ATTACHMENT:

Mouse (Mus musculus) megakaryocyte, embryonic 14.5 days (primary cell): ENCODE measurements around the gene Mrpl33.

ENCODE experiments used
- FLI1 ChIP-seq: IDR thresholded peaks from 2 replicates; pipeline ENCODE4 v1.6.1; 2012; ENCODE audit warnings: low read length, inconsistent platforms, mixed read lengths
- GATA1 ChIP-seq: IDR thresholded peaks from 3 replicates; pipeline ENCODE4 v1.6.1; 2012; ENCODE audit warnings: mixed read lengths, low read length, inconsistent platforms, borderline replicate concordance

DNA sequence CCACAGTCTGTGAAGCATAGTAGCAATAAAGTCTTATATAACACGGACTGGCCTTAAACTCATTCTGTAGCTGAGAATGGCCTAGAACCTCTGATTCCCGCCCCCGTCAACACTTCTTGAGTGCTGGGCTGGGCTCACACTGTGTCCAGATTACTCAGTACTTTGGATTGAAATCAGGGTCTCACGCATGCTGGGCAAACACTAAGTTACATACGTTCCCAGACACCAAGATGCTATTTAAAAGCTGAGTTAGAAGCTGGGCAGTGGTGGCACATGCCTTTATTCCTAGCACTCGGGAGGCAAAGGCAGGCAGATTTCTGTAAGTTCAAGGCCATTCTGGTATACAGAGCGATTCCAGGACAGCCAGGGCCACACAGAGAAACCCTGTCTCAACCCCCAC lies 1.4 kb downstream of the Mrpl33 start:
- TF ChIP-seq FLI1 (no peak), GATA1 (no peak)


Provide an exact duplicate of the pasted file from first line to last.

Mouse (Mus musculus) megakaryocyte, embryonic 14.5 days (primary cell): ENCODE measurements around the gene Mrpl33.

ENCODE experiments used
- FLI1 ChIP-seq: IDR thresholded peaks from 2 replicates; pipeline ENCODE4 v1.6.1; 2012; ENCODE audit warnings: low read length, inconsistent platforms, mixed read lengths
- GATA1 ChIP-seq: IDR thresholded peaks from 3 replicates; pipeline ENCODE4 v1.6.1; 2012; ENCODE audit warnings: mixed read lengths, low read length, inconsistent platforms, borderline replicate concordance

DNA sequence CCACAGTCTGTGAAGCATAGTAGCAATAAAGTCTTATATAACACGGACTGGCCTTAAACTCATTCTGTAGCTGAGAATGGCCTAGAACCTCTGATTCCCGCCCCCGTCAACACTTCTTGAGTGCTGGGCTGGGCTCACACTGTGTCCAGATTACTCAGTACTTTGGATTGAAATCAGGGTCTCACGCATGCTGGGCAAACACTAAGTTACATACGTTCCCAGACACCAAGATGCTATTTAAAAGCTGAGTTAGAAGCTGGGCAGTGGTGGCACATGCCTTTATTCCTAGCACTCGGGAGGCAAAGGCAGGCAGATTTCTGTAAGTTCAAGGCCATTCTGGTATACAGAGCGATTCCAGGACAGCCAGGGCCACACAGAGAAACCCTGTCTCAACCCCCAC lies 1.4 kb downstream of the Mrpl33 start:
- TF ChIP-seq FLI1 (no peak), GATA1 (no peak)